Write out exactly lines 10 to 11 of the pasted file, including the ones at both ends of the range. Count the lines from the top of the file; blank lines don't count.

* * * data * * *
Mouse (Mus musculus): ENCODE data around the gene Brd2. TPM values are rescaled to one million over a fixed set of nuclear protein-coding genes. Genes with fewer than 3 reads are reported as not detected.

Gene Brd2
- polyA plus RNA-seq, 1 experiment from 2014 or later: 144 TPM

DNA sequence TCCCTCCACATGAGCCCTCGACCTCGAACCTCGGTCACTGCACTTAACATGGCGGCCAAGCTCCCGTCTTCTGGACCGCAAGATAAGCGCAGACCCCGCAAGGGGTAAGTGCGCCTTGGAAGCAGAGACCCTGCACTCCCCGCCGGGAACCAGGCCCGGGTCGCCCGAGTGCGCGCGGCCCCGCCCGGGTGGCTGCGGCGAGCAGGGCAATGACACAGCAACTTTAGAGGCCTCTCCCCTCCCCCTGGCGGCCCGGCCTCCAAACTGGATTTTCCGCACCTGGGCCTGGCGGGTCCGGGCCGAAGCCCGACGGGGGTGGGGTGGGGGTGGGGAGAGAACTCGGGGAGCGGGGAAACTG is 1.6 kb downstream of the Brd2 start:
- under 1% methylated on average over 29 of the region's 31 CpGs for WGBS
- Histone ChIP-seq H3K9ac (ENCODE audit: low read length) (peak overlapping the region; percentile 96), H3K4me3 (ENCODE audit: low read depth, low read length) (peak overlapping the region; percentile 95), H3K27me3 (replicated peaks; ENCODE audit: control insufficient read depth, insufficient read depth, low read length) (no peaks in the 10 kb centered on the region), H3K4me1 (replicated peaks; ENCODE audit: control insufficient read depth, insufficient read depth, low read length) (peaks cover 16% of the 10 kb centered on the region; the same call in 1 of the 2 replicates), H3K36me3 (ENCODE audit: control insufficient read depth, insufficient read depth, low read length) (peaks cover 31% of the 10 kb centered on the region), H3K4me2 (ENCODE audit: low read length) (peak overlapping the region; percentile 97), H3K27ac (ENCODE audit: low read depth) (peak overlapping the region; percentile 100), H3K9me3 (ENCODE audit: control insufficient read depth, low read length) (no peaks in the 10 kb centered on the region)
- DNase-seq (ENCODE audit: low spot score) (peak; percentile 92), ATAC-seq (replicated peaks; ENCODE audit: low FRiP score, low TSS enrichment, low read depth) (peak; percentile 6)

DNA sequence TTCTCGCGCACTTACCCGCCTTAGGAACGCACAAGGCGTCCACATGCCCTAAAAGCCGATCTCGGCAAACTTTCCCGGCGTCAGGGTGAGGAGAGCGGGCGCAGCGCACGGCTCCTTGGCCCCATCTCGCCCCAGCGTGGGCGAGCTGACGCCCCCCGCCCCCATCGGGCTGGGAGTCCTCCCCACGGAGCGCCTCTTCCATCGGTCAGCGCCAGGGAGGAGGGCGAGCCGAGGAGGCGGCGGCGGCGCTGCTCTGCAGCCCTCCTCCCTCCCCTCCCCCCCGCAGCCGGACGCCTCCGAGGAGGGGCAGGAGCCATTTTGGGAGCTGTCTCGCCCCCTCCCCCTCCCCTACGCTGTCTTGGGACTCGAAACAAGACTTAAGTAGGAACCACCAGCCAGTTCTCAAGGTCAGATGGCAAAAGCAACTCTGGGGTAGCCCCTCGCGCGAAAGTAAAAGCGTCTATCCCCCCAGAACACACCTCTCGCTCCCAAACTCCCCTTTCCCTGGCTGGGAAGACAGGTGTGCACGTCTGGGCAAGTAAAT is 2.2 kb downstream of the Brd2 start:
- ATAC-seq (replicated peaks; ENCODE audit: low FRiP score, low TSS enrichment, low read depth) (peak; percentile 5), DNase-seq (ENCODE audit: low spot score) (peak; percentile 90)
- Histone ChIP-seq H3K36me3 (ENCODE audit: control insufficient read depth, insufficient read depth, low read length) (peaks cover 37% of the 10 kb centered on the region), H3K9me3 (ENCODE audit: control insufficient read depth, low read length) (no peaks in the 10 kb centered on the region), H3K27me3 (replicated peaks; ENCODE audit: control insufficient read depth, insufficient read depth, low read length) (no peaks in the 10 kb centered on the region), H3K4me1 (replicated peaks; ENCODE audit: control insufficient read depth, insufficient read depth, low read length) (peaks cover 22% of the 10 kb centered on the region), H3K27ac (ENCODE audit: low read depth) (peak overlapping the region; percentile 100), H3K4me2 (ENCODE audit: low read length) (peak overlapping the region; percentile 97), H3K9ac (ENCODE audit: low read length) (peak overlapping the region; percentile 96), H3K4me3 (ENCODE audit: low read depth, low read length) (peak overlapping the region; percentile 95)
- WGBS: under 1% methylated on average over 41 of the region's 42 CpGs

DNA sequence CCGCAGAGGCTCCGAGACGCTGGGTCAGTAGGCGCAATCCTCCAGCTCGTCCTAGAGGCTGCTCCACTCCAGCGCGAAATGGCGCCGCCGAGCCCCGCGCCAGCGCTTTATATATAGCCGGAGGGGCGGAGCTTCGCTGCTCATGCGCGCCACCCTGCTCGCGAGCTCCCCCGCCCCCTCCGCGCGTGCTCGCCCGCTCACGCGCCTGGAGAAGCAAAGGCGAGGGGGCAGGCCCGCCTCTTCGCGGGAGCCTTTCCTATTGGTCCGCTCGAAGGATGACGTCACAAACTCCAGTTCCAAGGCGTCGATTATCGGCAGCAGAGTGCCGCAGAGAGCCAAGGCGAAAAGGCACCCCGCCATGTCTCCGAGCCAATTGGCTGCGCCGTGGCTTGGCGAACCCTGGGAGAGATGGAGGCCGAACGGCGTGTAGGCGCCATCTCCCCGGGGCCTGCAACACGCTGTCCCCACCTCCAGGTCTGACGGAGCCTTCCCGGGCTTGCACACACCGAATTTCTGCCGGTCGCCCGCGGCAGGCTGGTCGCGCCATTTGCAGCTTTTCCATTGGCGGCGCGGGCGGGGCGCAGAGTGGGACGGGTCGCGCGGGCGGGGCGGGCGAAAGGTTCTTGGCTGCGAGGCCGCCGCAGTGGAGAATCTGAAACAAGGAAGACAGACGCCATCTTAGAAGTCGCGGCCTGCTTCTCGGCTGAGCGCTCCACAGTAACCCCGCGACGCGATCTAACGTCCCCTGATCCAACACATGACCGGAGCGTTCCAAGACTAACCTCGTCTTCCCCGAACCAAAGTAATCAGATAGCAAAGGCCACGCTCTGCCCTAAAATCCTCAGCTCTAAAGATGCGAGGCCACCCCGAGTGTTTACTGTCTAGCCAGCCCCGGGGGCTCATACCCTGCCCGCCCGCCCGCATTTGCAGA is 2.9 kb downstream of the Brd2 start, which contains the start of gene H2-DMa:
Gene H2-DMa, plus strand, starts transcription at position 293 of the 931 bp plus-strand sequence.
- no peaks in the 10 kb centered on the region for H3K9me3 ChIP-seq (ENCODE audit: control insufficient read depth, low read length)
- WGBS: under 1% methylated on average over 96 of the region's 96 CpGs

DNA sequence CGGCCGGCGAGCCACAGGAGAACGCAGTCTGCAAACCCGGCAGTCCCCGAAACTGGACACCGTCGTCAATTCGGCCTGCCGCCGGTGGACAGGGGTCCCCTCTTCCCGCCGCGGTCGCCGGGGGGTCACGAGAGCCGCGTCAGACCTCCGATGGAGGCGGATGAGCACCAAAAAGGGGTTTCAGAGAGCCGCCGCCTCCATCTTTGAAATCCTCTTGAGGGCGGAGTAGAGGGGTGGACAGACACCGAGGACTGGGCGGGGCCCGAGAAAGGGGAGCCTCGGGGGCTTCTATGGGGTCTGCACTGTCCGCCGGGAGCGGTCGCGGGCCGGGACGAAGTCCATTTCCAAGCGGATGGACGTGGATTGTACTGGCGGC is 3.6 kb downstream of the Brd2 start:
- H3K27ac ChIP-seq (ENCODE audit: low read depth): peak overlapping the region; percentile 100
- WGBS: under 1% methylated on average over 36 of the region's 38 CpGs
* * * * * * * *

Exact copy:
- Histone ChIP-seq H3K36me3 (ENCODE audit: control insufficient read depth, insufficient read depth, low read length) (peaks cover 37% of the 10 kb centered on the region), H3K9me3 (ENCODE audit: control insufficient read depth, low read length) (no peaks in the 10 kb centered on the region), H3K27me3 (replicated peaks; ENCODE audit: control insufficient read depth, insufficient read depth, low read length) (no peaks in the 10 kb centered on the region), H3K4me1 (replicated peaks; ENCODE audit: control insufficient read depth, insufficient read depth, low read length) (peaks cover 22% of the 10 kb centered on the region), H3K27ac (ENCODE audit: low read depth) (peak overlapping the region; percentile 100), H3K4me2 (ENCODE audit: low read length) (peak overlapping the region; percentile 97), H3K9ac (ENCODE audit: low read length) (peak overlapping the region; percentile 96), H3K4me3 (ENCODE audit: low read depth, low read length) (peak overlapping the region; percentile 95)
- WGBS: under 1% methylated on average over 41 of the region's 42 CpGs